TOKYO - A 35-year-old man from Japan tied the knot with a doll in the likeness of virtual star Hatsune Miku.
Hatsune Miku, or simply Miku to her international fans, is the character model designed by artist KEI for the Vocaloid voice synthesizer program by Crypton.
Her singing voice was sampled from the voice of voice actress Saki Fujita. The software was released in Japan on Aug. 31, 2007. The fourth version of the software called “Hatsune Miku V4” was released on Aug. 31, 2016.
Miku herself has no intricately defined personality, but is rather defined by the songs fans and songwriters make for her.
Her appearance is just the same. While artworks tend to maintain her aquamarine hair, fan art sometimes takes liberties to redefine how Miku looks like.
As for the happy bridegroom, Akihiko Kondo found solace and inspiration in the countless songs made for the virtual diva. This led him to fall hard for the virtual singer and announced his intent to marry Miku through twitter posts made on Aug. 18.
Fast forward to the present, Kondo made his dream come true on Nov 4 with a full wedding ceremony complete with guests and a blushing bride in the form of a Miku doll wearing a white wedding dress.
The ceremony was a small and intimate affair with just 39 guests.
They included relatives, friends and Japanese Parliament member Taro Yamada and Assemblyman Ogino Otaku, who each shared snapshots of the event through tweets on the same day.
What led to the unusual union? Apparently, Kondo had trouble interacting with women due to a traumatizing experience at work.
Ten years ago, Kondo was on the receiving end of workplace bullying by female superiors. The experience scarred him to the point that he lost trust in women in general. He was also suspended from work as a result, reports Unilad.
During these unhappy moments of his life, he found the sweet voice of the virtual singer comforting, which led to him develop a romantic connection to the character. Over the years, Kondo accumulated a large collection of Miku merchandise including a hologram gadget called Gatebox, which projects an interactive Miku hologram.
Whatever reactions or criticisms Kondo will get for his decision, for the time being, it appeared the man couldn’t be happier at this point in his life.
MOTHER REFUSED TO ATTEND WEDDING
Kondo's mother, however, refused an invitation to her only son's wedding in Tokyo/
"For mother, it wasn't something to celebrate," said the soft-spoken Kondo.
In fact, none of Kondo's relatives attended his wedding to Miku - an animated 16-year-old with saucer eyes and lengthy aquamarine pigtails - but that didn't stop him from spending two million yen (S$24,328) on a formal ceremony at a Tokyo hall.
"I never cheated on her, I've always been in love with Miku-san," he said, using a honorific that is commonly employed in Japan, even by friends.
"I've been thinking about her every day," he told AFP a week after the wedding.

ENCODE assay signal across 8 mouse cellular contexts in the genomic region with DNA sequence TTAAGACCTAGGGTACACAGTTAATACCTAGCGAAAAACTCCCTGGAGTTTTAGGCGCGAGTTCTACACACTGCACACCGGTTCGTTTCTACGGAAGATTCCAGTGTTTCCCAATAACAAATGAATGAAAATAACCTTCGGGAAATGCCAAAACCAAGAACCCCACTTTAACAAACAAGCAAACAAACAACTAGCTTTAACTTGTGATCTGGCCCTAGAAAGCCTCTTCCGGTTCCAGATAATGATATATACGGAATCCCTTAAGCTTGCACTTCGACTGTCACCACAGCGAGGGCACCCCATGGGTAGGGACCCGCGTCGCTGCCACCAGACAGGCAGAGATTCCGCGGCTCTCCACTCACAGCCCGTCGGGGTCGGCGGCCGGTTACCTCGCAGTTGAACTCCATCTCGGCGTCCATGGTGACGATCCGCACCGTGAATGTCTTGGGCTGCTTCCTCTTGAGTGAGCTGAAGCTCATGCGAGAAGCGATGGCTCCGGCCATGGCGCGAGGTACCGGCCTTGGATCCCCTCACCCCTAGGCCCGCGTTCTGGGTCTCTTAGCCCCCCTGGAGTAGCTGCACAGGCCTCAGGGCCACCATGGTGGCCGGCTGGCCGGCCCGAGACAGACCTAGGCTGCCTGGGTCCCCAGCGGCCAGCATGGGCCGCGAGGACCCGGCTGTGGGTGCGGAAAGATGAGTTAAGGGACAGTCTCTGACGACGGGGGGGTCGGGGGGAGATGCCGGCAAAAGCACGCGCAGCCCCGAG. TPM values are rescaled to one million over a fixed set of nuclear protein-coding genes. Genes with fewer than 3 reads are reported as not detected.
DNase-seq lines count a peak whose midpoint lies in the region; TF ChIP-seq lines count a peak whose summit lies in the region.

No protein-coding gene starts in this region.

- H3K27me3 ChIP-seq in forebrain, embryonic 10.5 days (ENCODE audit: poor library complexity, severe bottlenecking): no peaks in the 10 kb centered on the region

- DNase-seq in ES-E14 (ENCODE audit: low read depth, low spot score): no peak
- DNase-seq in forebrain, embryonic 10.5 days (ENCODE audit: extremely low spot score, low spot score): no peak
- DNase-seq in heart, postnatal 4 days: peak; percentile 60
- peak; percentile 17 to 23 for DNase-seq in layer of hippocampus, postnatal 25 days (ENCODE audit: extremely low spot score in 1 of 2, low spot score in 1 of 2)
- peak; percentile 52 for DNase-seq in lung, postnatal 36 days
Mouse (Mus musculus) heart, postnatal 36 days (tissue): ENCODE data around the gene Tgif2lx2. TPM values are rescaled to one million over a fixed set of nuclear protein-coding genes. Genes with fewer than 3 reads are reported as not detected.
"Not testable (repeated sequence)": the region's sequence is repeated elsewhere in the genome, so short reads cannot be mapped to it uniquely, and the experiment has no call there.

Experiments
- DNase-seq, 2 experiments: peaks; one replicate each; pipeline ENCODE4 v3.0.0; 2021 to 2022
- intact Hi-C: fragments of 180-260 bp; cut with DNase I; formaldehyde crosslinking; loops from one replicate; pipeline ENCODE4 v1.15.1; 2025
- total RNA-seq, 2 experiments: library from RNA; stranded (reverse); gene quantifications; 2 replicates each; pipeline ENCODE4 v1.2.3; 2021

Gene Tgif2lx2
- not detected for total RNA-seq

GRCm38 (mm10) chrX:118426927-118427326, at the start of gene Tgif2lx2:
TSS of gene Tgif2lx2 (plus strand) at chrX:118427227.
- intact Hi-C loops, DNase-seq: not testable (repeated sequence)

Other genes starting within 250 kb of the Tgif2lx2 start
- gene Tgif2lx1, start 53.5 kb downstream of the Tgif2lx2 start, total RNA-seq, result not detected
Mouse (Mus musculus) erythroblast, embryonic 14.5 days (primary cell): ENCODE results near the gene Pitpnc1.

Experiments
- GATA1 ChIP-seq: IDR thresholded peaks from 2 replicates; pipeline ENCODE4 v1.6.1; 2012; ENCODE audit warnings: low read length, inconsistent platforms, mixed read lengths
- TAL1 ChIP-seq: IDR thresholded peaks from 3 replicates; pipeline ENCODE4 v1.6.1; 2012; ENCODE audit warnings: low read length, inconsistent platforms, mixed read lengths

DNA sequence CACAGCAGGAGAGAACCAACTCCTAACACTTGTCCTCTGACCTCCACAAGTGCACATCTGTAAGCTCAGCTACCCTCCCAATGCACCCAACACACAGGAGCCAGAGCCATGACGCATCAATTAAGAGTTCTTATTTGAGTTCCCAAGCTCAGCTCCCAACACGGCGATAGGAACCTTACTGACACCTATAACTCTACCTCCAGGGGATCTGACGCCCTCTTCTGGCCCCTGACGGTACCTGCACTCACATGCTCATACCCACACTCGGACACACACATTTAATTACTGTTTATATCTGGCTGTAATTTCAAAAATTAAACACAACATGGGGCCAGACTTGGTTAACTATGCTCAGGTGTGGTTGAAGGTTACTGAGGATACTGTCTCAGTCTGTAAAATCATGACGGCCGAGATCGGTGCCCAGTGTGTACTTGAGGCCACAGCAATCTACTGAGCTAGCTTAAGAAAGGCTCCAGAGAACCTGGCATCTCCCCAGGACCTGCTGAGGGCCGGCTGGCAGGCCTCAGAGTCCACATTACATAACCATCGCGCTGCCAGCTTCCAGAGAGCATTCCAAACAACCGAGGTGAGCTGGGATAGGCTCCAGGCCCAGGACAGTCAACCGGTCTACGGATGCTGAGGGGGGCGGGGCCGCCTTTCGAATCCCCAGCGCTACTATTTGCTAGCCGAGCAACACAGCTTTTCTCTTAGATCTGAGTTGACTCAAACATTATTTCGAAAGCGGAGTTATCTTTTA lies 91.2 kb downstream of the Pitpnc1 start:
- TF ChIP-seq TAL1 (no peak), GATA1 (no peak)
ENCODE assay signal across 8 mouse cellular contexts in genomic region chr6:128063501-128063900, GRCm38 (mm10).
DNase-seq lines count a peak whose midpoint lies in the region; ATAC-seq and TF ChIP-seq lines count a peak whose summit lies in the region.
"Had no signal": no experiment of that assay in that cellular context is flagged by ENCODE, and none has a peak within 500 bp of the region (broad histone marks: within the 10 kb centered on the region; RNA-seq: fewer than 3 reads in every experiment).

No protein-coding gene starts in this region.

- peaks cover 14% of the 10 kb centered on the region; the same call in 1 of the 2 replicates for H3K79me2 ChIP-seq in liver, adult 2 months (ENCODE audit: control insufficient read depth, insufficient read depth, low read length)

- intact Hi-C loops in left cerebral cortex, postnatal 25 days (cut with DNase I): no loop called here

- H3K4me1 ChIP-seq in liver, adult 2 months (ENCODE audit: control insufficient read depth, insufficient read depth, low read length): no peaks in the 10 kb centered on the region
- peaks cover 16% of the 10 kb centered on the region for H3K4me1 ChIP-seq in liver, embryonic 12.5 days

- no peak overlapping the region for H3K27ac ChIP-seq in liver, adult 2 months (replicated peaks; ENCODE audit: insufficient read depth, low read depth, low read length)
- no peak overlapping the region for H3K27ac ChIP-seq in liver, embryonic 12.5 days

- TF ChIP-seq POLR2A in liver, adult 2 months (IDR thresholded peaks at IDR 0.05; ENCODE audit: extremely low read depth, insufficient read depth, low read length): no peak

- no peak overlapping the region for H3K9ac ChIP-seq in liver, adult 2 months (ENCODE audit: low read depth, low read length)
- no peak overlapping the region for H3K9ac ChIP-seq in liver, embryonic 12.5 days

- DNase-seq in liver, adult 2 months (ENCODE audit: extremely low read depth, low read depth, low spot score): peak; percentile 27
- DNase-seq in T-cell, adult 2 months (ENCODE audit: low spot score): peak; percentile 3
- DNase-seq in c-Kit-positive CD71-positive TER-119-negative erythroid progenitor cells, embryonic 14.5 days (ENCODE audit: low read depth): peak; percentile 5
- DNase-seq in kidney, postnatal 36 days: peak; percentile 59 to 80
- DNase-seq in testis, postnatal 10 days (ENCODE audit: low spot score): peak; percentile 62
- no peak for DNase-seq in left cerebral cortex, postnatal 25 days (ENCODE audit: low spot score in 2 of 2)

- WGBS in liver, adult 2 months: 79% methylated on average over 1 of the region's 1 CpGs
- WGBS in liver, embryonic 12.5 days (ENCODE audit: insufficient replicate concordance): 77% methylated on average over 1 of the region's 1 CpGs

Since March, Kondo has been living with a moving, talking hologram of Miku that floats in a US$2,800 desktop device.
"I'm in love with the whole concept of Hatsune Miku but I got married to the Miku of my house," he said, looking at the blue image glowing in a capsule.
"DROP DEAD, CREEPY OTAKU!"
He considers himself an ordinary married man - his holographic wife wakes him up each morning and sends him off to his job as an administrator at a school.
In the evening, when he tells her by cellphone that he's coming home, she turns on the lights. Later, she tells him when it's time to go to bed.
He sleeps alongside the doll version of her that attended the wedding, complete with a wedding ring that fits around her left wrist.
Kondo's marriage might not have any legal standing, but that doesn't bother him. He even took his Miku doll to a jewellery shop to get the ring.
And Gatebox, the company that produces the hologram device featuring Miku, has issued a "marriage certificate", which certifies that a human and a virtual character have wed "beyond dimensions".
Kondo's not alone either: he says Gatebox has issued more than 3,700 certificates for "cross-dimension" marriages and some people have sent him supportive messages.
"There must be some people who can't come forward and say they want to hold a wedding. I want to give them a supportive push," he says.
Kondo's path to Miku came after difficult encounters with women as an anime-mad teenager.
"Girls would say 'Drop dead, creepy otaku!'," he recalled, using a Japanese term for geeks that can carry a negative connotation.
As he got older, he says a woman at a previous workplace bullied him into a nervous breakdown and he became determined never to marry.
In Japan, that wouldn't be entirely unusual nowadays. While in 1980, only one in 50 men had never married by the age of 50, that figure is now one in four.
But eventually Kondo realised he had been in love with Miku for more than a decade and decided to marry her.
A "SEXUAL MINORITY"
"Miku-san is the woman I love a lot and also the one who saved me," he said.
And while Kondo says he is happy to be friends with a "3D woman", he has no interest in romance with one, no matter how much his mother pushes for it.
Two-dimensional characters can't cheat, age or die, he points out.
"I'm not seeking these in real women. It's impossible."
Even in a country obsessed with anime, Kondo's wedding shocked many. But he wants to be recognised as a "sexual minority" who can't imagine dating a flesh-and-blood woman.
"It's simply not right, it's as if you were trying to talk a gay man into dating a woman, or a lesbian into a relationship with a man."
"Diversity in society has been long called for," he added.
"It won't necessarily make you happy to be bound to the 'template' of happiness in which a man and woman marry and bear children."
"I believe we must consider all kinds of love and all kinds of happiness."